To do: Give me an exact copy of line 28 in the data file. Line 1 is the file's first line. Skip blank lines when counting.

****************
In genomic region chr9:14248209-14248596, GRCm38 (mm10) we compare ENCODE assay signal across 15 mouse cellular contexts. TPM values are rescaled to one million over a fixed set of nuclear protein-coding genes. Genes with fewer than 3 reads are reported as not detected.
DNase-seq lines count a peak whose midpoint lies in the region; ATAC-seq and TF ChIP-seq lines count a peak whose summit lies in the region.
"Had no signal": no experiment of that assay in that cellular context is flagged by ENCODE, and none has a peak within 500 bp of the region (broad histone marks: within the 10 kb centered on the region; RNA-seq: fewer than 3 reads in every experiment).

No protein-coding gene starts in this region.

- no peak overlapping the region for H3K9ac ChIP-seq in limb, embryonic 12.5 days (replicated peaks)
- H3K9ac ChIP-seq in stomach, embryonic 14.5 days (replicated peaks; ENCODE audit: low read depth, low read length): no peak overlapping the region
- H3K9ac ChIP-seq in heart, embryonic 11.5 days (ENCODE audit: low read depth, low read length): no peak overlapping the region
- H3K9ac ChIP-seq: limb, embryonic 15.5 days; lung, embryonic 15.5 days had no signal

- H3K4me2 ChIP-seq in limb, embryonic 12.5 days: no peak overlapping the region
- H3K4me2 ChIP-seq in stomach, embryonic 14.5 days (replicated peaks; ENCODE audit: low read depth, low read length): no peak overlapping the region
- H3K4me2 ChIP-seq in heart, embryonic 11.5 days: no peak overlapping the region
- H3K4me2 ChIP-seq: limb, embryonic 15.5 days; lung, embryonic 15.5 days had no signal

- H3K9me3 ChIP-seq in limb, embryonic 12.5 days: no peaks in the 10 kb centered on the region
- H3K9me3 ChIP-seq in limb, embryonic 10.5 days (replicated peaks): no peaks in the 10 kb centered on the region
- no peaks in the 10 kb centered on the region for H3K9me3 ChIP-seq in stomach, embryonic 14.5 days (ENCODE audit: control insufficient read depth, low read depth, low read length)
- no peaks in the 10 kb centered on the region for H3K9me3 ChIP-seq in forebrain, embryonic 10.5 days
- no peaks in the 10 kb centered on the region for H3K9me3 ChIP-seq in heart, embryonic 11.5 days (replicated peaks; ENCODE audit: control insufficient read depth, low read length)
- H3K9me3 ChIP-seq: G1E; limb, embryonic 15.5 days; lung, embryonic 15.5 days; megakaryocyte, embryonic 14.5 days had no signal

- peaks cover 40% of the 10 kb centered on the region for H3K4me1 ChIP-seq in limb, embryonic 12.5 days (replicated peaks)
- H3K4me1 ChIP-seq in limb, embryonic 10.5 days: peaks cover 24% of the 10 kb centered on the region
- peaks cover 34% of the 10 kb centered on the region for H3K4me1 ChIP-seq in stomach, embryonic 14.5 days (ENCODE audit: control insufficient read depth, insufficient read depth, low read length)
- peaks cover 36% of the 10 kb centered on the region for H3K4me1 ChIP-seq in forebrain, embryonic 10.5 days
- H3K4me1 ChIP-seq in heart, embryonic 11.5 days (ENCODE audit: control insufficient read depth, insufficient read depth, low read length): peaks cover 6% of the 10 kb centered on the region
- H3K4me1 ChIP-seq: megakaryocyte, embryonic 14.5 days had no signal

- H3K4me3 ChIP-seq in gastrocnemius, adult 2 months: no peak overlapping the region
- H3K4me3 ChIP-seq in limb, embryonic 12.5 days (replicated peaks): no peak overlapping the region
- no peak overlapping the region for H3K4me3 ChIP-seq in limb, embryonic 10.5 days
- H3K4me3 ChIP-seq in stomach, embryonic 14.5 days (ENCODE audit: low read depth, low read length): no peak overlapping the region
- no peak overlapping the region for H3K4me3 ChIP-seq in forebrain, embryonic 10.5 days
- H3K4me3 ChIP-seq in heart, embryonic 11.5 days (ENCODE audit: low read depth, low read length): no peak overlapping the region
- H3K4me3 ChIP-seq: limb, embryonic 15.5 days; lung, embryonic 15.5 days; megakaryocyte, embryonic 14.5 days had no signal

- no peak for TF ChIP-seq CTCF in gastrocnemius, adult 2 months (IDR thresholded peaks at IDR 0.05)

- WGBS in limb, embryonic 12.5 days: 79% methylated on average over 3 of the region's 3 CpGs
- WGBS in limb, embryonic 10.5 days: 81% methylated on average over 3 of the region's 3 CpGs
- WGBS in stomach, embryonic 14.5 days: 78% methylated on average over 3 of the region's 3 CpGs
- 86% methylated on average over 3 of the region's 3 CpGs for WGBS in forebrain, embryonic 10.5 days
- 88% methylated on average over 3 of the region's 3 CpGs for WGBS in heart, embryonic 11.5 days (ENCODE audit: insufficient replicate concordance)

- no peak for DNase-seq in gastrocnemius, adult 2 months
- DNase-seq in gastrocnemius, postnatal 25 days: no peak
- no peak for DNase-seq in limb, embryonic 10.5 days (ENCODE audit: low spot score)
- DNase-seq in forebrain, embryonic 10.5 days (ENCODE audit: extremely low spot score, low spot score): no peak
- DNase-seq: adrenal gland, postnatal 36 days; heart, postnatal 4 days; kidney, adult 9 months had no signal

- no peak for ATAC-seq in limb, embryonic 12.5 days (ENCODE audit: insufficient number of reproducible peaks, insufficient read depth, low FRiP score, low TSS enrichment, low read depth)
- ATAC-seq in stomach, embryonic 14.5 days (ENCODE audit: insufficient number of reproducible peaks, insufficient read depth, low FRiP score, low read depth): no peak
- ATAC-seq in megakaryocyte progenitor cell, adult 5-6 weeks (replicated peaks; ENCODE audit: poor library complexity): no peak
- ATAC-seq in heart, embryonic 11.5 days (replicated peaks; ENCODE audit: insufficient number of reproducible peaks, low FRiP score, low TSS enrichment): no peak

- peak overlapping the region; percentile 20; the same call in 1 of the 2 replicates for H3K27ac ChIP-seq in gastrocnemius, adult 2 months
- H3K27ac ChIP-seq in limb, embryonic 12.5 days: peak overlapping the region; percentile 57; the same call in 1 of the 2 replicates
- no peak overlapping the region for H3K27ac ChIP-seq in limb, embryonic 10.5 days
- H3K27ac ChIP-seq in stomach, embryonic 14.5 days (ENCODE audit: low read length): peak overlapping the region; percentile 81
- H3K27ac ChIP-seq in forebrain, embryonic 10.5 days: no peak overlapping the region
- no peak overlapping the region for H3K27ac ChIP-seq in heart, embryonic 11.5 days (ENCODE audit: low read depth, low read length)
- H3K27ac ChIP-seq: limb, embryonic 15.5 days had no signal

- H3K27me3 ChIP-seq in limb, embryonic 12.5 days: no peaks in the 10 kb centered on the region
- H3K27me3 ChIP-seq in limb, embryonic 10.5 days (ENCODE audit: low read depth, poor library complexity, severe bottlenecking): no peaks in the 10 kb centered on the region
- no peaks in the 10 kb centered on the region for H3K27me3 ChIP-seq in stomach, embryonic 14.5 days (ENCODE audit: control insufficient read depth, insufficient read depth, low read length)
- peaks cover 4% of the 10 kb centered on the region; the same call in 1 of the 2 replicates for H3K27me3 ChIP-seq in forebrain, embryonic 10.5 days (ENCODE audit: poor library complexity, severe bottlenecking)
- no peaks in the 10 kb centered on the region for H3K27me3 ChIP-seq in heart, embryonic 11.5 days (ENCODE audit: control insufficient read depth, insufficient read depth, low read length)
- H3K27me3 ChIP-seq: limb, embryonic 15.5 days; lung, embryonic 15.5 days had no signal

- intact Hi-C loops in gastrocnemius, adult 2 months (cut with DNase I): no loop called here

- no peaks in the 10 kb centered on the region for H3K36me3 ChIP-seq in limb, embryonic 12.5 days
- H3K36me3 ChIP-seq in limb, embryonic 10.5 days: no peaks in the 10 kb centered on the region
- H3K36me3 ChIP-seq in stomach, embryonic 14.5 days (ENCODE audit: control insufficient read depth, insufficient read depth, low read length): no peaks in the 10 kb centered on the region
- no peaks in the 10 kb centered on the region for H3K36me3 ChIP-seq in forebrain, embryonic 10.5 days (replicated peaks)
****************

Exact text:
- H3K4me3 ChIP-seq in stomach, embryonic 14.5 days (ENCODE audit: low read depth, low read length): no peak overlapping the region